Two Years and a Million Tears Ago

I know that Christmas is supposed to be a time of joy and laughter and wonder and awe.  And it is…it is all those things.  But today has not been a happy day for me.  I am feeling rather down today.  Why?  Because it will have been two years ago tomorrow that my beloved boxer, Casper, died.

730 days ago today (Thursday), I got up in the morning and knew Casper needed to see the vet.  He’d started struggling to breathe a few days before, though in hindsight, it was clear that he’d been having symptoms for a while.  So, on 12/19, I loaded him in the car and drove him to see the vet.

She was a wonderful, compassionate young woman who watched with great interest the video I’d made of his breathing on my cell phone.  I could see a immediate look of concern on her face and she said she wanted to do a more thorough exam and took him to the back room.  She soon came out and said that it appeared that he had air in his chest that was making it hard for his lungs to inflate.  Such a thing could be caused, she said, by a recent injury, an infection, or cancer.  So, she started running tests, calling for consults, and decided that they had to remove some of the air from inside his chest to help his breathing.  I started to hear him howling as they inserted the needles to let the air out of his chest cavity.  It was horrible.  I had to walk out the front of the vet’s office, but I could still hear him.

After draining the area around one lung, she came and told me they were taking a break, but that they needed to do the other side, too.  The howling soon began all over – and every howl tore my heart out.

After the procedure he was much better and I took him home.  He sure seemed happy to be leaving with me!

That night, however, he started to struggle again.  The vet called in the morning with the test results: no infection.  There had been no recent injury.  The only possible explanation left was cancer.  I asked her what she would do if it were her own dog, and she said the words that crushed me: “I would let him out of his misery.”  I told her I would bring him right back over, so with tears streaking my face and falling all over my shirt, I loaded my precious friend into the back seat of the car, talking to him all the way, telling him how much I loved him and how much he meant to me.  I could barely see to drive through the tears.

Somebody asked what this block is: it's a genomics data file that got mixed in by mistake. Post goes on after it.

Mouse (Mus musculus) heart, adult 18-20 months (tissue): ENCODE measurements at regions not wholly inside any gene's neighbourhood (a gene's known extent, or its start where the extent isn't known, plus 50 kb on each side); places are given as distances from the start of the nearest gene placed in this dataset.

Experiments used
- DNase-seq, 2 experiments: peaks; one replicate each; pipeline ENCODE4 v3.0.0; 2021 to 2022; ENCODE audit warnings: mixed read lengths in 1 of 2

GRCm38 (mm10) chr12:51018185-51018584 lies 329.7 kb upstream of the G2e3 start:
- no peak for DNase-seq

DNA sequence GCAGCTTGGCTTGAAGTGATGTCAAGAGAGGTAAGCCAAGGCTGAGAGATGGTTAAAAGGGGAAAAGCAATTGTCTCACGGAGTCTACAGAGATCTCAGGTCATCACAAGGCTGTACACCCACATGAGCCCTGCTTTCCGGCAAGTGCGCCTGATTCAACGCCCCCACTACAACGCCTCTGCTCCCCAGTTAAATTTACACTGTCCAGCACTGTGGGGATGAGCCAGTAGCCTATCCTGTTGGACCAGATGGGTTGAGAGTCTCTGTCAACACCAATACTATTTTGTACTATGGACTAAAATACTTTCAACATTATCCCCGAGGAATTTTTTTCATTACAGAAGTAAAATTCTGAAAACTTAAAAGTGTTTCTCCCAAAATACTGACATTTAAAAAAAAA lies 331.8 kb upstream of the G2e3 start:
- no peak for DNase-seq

I can’t tell you the rest because it is far too painful.  But within the hour, Casper was at peace.  It is something that we do for the pets we love when the time comes.  It just always comes too soon.

So, my friend, Casper, this one is for you. I miss you, buddy. I will love you always!!!!!!  This picture was taken of Casper about 7 months before he died.

Casper051711ON THIS DAY IN HISTORY: in 1971, the Apollo lunar-landing program, arguably the greatest scientific achievement and feat of exploration in human history, ended when the last three astronauts to travel to the moon splash down safely in the Pacific Ocean. Apollo 17 had lifted off from Cape Canaveral, Florida, 10 days before.

In July 1969, after three years of preparation, the National Aeronautics and Space Administration (NASA) accomplished President John F. Kennedy’s goal of putting a man on the moon and safely returning him to Earth with Apollo 11. From 1969 to 1972, there were six successful lunar landing missions, and one aborted mission, Apollo 13. During the Apollo 17 mission, astronauts Eugene A. Cernan and Harrison H. Schmitt stayed for a record 75 hours on the surface of the moon, conducting three separate surface excursions in the Lunar Rover vehicle and collecting 243 pounds of rock and soil samples.

Although Apollo 17 was the last lunar landing, the last official Apollo mission was conducted in July 1975, when an Apollo spacecraft successfully rendezvoused and docked with the Soviet Soyuz 19 spacecraft in orbit around the Earth. It was fitting that the Apollo program, which first visited the moon under the banner of “We came in peace for all mankind,” should end on a note of peace and international cooperation.

TRIVIA FOR TODAY:  Cats purr at 26 cycles per second, the same as an idling diesel engine.



One thought on “Two Years and a Million Tears Ago

  1. Galen and Laurel, Reading this was difficult. We too had to decide to let one of ours go and it’s just crushing. Hoping writing about it will give a little healing power.

    Happy Holidays and a very awesome New Year to you both.


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